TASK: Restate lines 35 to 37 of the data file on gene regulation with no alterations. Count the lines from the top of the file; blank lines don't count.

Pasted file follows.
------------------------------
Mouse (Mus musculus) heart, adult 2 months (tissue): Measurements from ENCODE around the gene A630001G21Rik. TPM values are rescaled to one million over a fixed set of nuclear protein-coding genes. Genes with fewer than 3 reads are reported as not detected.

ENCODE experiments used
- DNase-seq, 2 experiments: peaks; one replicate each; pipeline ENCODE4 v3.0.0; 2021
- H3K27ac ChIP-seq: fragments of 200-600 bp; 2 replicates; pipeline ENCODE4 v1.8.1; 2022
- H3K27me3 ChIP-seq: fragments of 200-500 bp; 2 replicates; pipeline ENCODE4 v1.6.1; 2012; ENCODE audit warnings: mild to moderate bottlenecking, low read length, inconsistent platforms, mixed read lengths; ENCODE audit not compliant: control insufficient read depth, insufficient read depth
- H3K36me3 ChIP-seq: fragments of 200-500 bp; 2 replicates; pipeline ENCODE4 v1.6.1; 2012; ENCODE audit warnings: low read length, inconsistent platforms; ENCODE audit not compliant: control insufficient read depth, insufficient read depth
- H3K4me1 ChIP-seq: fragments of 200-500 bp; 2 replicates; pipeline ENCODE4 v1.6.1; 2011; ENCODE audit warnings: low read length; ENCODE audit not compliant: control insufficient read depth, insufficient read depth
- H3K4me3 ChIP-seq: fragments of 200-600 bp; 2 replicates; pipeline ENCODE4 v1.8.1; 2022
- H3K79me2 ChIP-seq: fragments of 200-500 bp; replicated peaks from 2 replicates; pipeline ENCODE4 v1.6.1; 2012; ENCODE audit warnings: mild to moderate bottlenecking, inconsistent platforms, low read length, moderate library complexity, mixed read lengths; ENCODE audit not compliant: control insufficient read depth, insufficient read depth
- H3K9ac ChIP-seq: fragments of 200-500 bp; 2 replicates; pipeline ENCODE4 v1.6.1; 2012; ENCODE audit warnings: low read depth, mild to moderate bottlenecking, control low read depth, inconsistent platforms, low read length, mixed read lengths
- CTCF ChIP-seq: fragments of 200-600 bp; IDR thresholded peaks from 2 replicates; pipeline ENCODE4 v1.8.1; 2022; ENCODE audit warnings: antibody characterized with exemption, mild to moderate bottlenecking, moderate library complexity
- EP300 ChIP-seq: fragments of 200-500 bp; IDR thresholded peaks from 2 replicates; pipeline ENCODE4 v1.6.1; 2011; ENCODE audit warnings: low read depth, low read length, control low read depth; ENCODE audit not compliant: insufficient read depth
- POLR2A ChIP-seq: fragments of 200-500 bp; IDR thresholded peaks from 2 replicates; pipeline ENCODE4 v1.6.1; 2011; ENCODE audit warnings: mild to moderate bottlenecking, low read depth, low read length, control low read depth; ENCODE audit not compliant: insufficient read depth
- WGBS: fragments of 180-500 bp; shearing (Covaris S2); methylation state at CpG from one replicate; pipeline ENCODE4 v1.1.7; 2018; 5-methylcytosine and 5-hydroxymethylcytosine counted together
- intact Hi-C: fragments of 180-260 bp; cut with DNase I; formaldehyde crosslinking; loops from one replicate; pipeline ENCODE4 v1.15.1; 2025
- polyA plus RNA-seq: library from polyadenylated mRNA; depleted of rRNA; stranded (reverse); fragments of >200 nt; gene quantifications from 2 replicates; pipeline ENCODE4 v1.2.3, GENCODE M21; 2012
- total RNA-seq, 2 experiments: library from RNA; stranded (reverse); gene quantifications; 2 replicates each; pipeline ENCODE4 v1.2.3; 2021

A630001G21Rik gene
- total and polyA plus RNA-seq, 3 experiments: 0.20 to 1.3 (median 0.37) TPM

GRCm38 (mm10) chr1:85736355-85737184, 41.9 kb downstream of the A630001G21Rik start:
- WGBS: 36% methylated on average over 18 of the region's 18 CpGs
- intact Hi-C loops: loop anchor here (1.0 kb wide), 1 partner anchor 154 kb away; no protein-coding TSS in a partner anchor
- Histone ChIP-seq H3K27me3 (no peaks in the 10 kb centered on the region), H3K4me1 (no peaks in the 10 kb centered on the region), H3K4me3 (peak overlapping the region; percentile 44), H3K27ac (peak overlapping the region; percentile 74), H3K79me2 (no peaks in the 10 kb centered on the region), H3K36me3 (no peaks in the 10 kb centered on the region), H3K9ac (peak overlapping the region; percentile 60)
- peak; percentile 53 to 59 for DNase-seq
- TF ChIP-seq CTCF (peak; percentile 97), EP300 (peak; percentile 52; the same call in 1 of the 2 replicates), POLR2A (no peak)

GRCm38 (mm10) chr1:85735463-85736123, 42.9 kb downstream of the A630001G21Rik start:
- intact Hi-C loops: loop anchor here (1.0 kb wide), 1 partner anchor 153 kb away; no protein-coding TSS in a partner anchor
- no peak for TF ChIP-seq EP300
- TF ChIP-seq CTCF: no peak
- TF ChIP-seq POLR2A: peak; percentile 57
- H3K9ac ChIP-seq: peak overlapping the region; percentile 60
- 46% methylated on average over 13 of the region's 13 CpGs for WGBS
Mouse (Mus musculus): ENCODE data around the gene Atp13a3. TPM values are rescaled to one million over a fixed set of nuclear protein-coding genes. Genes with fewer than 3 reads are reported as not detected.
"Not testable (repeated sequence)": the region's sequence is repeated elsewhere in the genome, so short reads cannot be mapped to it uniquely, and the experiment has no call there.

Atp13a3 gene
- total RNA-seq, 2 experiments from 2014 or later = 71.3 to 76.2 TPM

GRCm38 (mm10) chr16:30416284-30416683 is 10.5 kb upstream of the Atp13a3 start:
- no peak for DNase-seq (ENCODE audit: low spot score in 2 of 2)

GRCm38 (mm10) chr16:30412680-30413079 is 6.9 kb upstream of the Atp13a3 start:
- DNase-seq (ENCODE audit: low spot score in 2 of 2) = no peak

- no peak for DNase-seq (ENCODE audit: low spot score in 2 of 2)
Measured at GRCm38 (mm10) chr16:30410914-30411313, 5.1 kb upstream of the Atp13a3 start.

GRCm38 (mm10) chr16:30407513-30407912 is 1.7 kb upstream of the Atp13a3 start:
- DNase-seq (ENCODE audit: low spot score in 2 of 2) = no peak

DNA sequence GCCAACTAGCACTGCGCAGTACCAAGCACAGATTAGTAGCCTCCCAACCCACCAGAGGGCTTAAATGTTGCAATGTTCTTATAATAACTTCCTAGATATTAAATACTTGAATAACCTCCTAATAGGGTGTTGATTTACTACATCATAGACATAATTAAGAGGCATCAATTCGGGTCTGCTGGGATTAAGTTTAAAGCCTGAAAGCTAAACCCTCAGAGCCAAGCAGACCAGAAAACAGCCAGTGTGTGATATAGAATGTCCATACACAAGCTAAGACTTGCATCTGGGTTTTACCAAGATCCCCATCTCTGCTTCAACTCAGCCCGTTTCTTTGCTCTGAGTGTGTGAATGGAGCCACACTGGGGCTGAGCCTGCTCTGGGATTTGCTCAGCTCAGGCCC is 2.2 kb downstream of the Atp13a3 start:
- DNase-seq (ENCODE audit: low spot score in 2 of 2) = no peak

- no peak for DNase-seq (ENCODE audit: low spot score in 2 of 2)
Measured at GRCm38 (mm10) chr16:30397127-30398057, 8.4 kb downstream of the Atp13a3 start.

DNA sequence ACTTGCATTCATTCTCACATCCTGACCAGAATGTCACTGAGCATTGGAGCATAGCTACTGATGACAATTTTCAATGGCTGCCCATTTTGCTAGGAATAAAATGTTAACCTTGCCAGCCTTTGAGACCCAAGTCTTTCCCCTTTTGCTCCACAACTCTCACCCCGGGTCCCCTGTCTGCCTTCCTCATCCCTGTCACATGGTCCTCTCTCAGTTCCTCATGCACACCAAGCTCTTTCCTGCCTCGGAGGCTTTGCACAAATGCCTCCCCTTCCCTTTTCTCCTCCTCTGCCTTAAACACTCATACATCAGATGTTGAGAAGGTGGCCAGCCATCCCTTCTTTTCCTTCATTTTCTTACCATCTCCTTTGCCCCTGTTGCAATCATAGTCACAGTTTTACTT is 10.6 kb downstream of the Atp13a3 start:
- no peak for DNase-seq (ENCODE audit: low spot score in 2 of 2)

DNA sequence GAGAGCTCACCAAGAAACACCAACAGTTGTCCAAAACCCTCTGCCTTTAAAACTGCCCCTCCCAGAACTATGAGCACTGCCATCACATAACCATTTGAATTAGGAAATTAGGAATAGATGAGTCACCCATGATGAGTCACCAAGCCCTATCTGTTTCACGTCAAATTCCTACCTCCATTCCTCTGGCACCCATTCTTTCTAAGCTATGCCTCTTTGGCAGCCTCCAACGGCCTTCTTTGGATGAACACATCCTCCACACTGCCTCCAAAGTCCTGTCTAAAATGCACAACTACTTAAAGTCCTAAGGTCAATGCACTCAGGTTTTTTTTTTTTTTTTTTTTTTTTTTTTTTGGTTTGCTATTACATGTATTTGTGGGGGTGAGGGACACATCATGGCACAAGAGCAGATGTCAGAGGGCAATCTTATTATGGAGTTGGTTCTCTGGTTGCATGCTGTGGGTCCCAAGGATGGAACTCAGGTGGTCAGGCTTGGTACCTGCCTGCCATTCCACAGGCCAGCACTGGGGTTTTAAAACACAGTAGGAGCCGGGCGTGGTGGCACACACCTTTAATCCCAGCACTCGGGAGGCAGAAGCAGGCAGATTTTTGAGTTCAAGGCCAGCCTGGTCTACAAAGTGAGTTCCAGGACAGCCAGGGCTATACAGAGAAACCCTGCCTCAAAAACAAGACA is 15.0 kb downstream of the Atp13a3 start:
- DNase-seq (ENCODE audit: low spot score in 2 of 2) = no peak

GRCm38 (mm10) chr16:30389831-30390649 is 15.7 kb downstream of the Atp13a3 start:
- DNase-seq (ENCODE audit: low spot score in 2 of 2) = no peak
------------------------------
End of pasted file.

Atp13a3 gene
- total RNA-seq, 2 experiments from 2014 or later = 71.3 to 76.2 TPM

GRCm38 (mm10) chr16:30416284-30416683 is 10.5 kb upstream of the Atp13a3 start: